For 13 years the mystery has remained unsolved, but now Negar Sani, Ph.D. student at Linköping University's Laboratory of Organic Electronics, Campus Norrköping, has succeeded in explaining how a printed diode can function in the GHz band. The diode forms the missing link between mobile phones and printed labels.
With an article published in the Proceedings of the National Academy of Sciences (PNAS), a thirteen-year-long mystery that has involved a long series of researchers at both Linköping University and Acreo Swedish ICT has finally been solved.
The article presents a diode in printed electronics that works in the GHz band, which opens up a new opportunity to send signals from a mobile phone to, for example, printed electronic labels. Energy from the radio signal is collected and used to switch the label's display. The diode being printed means that it is both cheap and simple to manufacture.
"This means that we can supply power to printed electronics within the 'internet of things' with the help of conventional mobile phones. This gives us new opportunities for communications," says Negar Sani, PhD student at the Laboratory for Organic Electronics at Linköping University.
Researchers have long known that the diode works, but not how and why.
In 2001, Petronella Norberg at Acreo Swedish ICT, laid a disc of silicon in a mortar, ground it down and produced a silicon paste that she then used as ink in a printing press. She produced a functional printed diode – the electronic key component that, among other things, converts alternating current to direct current. But the diode only worked up to 1 MHz, and no immediate field of use could be found.
At Acreo Swedish ICT, a research team funded by the British company De La Rue, worked for several years on developing both the diode and new printing pastes. With a paste containing the transition metal niobium, in the form of niobium silicide, NbSi2, printed over the silicon paste, they got the whole thing to work at GHz as well.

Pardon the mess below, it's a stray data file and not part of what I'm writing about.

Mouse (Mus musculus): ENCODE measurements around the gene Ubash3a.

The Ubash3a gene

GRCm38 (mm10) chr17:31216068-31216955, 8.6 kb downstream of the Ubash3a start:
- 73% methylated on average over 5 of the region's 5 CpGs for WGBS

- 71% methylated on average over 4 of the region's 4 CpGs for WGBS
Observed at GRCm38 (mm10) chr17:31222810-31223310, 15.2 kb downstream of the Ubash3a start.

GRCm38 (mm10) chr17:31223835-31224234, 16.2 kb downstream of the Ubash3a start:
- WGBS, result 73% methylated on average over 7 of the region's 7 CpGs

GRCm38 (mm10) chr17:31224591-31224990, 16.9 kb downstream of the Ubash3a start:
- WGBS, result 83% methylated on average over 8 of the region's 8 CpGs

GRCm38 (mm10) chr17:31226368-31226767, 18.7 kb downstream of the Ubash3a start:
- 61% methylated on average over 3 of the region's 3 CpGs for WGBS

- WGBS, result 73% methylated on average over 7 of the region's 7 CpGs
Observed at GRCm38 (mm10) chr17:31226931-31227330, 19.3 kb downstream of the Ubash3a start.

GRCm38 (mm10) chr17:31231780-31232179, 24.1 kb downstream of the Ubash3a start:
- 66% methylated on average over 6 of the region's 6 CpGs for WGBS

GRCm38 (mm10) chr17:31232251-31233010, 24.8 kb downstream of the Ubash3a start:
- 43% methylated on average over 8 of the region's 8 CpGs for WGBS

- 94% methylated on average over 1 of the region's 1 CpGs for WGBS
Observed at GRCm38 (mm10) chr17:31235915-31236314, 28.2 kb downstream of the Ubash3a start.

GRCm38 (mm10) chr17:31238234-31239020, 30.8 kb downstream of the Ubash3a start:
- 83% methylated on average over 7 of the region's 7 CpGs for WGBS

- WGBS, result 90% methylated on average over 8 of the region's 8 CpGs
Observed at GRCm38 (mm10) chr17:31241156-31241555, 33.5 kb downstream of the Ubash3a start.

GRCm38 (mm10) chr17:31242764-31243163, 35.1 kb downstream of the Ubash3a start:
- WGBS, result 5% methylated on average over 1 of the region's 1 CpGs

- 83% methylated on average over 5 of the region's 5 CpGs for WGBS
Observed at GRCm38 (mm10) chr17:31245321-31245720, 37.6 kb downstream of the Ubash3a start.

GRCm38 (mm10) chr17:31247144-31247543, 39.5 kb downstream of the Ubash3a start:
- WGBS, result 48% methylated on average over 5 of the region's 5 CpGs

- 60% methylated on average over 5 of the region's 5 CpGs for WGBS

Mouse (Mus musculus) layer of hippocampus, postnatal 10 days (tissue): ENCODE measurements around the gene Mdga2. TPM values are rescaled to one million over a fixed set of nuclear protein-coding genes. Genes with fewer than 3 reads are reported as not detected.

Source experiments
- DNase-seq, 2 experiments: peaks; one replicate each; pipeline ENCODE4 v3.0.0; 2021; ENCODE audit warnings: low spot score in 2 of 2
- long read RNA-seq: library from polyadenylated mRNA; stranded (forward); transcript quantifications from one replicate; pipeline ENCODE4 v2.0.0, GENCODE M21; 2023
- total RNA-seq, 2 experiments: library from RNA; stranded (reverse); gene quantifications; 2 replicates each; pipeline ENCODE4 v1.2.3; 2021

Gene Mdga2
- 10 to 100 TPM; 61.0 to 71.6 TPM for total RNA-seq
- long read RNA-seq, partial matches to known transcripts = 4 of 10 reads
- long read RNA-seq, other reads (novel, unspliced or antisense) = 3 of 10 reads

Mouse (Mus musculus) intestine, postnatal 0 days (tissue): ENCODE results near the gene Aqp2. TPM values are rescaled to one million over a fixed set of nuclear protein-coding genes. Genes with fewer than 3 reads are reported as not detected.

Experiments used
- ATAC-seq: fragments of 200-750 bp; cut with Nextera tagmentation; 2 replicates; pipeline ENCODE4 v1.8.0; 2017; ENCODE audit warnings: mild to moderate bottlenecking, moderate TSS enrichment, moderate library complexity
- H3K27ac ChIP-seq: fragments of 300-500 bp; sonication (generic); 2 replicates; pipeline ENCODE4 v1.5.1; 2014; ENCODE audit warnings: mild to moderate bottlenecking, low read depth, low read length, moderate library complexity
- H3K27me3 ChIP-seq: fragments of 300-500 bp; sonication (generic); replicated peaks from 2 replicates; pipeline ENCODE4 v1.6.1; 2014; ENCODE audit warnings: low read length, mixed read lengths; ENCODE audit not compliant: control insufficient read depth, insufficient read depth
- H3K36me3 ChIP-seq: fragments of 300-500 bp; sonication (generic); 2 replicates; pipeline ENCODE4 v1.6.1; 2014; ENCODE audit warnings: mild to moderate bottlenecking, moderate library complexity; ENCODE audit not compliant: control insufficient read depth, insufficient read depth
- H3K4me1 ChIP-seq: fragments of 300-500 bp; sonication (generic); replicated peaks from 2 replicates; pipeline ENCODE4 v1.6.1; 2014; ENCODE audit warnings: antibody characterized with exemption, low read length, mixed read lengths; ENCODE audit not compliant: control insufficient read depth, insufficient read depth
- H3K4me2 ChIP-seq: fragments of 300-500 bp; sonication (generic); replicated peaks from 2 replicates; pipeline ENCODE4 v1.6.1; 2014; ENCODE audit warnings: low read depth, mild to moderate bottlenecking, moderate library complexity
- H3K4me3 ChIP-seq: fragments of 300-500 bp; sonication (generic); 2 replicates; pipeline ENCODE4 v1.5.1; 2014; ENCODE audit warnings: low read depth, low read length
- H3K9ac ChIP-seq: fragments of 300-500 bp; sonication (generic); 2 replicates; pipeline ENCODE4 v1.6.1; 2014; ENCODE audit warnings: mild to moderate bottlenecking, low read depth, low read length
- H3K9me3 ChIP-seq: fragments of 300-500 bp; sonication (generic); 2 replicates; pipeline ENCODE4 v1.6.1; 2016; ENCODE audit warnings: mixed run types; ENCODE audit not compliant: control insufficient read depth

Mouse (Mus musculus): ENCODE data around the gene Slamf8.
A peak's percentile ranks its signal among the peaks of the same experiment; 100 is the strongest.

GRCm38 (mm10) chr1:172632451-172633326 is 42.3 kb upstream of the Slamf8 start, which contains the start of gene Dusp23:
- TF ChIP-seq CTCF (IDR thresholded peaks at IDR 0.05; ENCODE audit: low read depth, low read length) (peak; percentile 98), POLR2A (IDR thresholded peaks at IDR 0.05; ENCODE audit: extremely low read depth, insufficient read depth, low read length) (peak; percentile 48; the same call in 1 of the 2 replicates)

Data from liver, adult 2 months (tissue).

"The results meant a world record for printed diodes, and we were also able to manufacture a demonstrator for De La Rue where the signal from a mobile phone was used to activate a printed display. We had demonstrated that it was possible to link paper to the Internet," says Göran Gustafsson, department head at Acreo Swedish ICT.
But still nobody knew how the diode worked.
Ms Sani has now taken the last decisive step toward solving the puzzle, naturally with the help of Professors Magnus Berggren and Xavier Crispin as well as Senior Lecturer and Project Manager Isak Engquist, and a number of people at Acreo Swedish ICT. The results of Ms Sani's work showed that it must have to do with tunnel effects, a phenomenon in quantum physics that makes it so that particles can get past obstacles. In this case, nano-thin films (1–2 nm) are formed around the micrometer-sized grains of silicon, where the current between anodes (aluminium) and cathodes (silver and carbon) pass through, but only in one direction.
Thirteen years of work got an explanation – one that the editorial board of PNAS finally approved after more than five months of hard review by experts from various fields.
"This is the longest project I've worked on. What research sponsor wants to wait 13 years for publication? Without industry – De La Rue, in this case – we'd never have come this far. Now printed electronics are starting to get the same performance as traditional electronics, and this is another example of the fruitful combination of our research, developments at Acreo and needs from the industry," says Magnus Berggren, professor of Organic Electronics at Linköping University.
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All-printed diode operating at 1.6 GHz, PNAS, www.pnas.org/cgi/doi/10.1073/pnas.1401676111